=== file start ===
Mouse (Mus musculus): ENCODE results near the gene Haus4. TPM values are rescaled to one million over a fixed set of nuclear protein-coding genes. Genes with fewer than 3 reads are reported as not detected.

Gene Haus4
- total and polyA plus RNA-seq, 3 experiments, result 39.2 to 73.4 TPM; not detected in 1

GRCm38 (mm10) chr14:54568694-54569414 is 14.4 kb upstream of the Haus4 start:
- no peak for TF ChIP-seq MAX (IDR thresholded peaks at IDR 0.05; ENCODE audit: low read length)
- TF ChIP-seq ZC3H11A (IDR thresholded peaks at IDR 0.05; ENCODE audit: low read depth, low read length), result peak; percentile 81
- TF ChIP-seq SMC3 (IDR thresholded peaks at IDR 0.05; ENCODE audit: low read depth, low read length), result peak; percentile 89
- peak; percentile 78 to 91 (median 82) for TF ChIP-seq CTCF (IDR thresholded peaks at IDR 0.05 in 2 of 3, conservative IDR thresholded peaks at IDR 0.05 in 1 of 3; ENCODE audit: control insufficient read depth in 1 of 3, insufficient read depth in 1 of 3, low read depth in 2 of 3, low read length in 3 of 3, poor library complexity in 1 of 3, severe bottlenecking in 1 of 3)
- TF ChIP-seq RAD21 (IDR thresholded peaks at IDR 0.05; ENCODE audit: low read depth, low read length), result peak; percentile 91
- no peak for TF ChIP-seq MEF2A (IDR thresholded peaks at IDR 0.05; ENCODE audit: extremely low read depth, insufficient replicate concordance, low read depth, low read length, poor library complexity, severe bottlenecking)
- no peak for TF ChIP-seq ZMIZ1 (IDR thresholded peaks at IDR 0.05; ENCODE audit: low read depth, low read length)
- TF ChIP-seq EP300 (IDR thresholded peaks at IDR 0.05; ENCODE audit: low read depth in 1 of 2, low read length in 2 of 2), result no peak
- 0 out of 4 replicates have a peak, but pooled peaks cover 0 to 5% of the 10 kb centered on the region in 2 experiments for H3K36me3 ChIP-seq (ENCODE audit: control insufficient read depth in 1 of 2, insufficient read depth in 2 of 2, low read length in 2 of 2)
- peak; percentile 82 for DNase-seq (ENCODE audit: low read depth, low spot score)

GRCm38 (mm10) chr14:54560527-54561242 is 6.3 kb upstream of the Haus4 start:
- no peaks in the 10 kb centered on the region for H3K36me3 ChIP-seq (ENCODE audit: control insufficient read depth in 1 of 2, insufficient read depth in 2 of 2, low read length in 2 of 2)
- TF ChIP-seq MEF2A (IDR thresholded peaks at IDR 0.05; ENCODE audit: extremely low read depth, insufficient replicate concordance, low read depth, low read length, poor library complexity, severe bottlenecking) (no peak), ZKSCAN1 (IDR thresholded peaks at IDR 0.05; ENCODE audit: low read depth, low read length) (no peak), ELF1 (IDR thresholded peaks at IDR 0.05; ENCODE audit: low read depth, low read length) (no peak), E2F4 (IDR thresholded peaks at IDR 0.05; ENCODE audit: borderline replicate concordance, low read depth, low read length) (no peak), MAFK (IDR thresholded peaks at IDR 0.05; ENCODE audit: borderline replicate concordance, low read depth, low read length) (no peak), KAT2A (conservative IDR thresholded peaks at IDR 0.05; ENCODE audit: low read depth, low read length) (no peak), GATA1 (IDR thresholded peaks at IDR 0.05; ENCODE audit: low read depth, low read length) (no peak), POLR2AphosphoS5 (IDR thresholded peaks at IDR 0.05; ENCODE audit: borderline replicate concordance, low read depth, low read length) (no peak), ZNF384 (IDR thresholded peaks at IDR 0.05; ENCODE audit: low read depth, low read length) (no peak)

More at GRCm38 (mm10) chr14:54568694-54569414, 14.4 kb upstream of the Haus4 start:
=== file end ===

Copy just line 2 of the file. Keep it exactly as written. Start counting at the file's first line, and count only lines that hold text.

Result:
Gene Haus4